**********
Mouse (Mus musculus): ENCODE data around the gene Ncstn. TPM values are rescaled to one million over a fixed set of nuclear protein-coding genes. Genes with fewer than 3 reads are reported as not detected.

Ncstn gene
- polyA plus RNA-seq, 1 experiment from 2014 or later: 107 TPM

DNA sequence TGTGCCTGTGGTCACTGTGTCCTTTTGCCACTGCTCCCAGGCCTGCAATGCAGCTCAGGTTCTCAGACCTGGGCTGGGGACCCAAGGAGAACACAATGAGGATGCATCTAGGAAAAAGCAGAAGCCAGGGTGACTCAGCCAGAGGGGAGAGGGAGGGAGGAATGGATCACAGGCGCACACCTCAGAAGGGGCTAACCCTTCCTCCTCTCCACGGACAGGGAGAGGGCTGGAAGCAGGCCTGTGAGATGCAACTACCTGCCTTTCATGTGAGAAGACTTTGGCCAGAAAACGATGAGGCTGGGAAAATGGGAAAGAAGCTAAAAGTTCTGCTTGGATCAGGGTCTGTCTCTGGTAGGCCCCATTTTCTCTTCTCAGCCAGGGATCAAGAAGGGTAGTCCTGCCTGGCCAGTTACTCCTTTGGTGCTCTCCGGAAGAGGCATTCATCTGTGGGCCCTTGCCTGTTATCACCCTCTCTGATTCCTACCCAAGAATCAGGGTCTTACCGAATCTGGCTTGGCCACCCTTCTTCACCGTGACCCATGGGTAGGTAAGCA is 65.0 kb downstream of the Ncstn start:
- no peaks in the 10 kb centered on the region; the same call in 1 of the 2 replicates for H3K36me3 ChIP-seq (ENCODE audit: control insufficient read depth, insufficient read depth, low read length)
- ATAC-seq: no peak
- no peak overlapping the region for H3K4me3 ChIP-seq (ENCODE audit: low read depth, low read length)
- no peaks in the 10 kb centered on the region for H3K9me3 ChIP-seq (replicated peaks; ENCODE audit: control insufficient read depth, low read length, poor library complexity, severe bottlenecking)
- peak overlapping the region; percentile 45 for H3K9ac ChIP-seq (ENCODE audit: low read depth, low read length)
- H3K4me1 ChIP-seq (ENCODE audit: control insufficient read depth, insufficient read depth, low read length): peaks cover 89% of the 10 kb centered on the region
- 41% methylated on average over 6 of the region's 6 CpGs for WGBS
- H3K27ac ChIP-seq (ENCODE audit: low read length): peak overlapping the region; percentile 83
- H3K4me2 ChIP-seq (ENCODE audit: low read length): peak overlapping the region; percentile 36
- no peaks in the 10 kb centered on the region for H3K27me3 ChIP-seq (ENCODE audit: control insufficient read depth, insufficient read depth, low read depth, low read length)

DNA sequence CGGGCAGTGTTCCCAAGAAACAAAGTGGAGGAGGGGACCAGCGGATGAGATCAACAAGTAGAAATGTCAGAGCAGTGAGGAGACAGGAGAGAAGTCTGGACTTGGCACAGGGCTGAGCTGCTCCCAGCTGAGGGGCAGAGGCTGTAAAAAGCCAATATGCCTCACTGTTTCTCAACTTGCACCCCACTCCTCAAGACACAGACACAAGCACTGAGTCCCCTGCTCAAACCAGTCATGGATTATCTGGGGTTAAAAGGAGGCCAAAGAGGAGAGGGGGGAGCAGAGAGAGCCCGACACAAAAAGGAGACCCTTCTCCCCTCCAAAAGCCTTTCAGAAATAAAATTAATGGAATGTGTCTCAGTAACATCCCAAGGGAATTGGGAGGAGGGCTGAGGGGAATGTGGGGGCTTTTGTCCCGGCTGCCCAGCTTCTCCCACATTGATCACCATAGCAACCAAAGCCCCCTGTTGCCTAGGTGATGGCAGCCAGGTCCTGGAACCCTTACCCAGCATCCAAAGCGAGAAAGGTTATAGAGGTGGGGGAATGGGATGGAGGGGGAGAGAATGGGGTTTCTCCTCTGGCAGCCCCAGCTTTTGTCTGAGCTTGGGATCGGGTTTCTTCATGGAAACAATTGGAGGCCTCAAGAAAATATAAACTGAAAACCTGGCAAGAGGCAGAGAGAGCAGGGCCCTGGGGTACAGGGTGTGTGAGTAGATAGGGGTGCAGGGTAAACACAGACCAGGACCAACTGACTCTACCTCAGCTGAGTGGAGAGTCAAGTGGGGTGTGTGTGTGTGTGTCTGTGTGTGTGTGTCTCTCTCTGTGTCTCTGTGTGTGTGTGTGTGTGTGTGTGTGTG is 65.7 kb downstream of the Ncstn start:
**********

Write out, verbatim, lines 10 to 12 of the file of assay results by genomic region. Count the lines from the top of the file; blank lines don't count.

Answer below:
- H3K4me1 ChIP-seq (ENCODE audit: control insufficient read depth, insufficient read depth, low read length): peaks cover 89% of the 10 kb centered on the region
- 41% methylated on average over 6 of the region's 6 CpGs for WGBS
- H3K27ac ChIP-seq (ENCODE audit: low read length): peak overlapping the region; percentile 83